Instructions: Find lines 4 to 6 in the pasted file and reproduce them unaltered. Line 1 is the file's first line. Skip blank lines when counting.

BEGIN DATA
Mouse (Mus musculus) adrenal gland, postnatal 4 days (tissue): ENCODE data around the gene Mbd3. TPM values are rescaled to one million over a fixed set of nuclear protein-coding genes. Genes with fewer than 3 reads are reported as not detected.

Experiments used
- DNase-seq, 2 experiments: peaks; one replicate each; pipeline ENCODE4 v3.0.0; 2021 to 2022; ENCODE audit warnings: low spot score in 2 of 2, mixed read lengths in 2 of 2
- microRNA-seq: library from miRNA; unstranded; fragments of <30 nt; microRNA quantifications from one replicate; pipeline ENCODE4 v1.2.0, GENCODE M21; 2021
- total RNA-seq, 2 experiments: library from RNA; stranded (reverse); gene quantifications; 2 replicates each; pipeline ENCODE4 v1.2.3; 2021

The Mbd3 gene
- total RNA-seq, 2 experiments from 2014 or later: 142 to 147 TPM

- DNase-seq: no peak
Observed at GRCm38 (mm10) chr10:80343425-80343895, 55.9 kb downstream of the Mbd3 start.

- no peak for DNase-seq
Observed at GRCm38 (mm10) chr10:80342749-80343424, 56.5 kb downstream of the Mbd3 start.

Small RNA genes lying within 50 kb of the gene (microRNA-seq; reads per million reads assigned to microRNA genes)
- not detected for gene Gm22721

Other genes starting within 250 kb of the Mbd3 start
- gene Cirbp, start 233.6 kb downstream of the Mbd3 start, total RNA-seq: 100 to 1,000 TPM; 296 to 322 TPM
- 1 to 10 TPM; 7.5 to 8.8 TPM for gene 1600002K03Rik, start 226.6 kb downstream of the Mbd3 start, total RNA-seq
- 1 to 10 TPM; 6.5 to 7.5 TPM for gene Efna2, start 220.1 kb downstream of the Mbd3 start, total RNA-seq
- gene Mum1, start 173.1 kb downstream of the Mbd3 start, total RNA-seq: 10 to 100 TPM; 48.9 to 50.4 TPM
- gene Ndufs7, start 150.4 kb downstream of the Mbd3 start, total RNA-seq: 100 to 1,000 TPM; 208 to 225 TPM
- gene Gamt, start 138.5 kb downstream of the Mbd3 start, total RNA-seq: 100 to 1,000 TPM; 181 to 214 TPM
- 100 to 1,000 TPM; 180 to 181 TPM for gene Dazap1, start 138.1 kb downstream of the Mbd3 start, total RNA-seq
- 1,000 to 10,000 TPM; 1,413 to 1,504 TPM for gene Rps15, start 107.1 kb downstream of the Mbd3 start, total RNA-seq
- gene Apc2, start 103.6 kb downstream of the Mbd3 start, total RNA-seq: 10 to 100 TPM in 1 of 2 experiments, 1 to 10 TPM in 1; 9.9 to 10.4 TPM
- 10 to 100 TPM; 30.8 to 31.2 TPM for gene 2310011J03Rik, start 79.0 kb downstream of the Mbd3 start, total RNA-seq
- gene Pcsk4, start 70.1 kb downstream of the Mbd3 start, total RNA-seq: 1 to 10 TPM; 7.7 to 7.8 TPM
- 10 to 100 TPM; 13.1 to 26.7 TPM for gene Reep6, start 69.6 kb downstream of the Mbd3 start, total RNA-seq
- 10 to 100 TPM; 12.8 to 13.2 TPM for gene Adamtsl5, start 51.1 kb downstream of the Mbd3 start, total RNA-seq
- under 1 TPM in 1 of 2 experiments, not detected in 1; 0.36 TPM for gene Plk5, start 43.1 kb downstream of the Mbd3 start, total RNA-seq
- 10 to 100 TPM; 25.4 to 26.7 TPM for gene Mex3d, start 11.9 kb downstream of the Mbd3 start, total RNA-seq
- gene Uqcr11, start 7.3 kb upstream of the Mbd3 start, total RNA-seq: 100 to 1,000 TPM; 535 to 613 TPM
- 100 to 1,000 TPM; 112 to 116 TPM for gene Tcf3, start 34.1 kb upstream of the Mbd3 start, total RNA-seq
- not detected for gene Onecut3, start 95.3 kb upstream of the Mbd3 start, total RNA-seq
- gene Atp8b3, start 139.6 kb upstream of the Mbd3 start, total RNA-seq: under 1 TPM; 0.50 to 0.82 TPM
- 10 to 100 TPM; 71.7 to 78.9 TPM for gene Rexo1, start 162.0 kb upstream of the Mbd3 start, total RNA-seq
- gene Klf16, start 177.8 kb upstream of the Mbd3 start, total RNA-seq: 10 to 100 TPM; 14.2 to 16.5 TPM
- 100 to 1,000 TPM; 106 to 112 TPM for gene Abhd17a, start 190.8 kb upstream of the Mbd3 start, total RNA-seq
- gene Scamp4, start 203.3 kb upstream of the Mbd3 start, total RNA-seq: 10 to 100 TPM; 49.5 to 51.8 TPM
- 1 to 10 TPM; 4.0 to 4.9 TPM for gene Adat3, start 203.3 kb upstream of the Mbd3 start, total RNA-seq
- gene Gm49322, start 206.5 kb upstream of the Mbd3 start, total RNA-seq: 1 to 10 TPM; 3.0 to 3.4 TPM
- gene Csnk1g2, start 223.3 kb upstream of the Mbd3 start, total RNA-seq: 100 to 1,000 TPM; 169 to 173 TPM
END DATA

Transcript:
- microRNA-seq: library from miRNA; unstranded; fragments of <30 nt; microRNA quantifications from one replicate; pipeline ENCODE4 v1.2.0, GENCODE M21; 2021
- total RNA-seq, 2 experiments: library from RNA; stranded (reverse); gene quantifications; 2 replicates each; pipeline ENCODE4 v1.2.3; 2021

The Mbd3 gene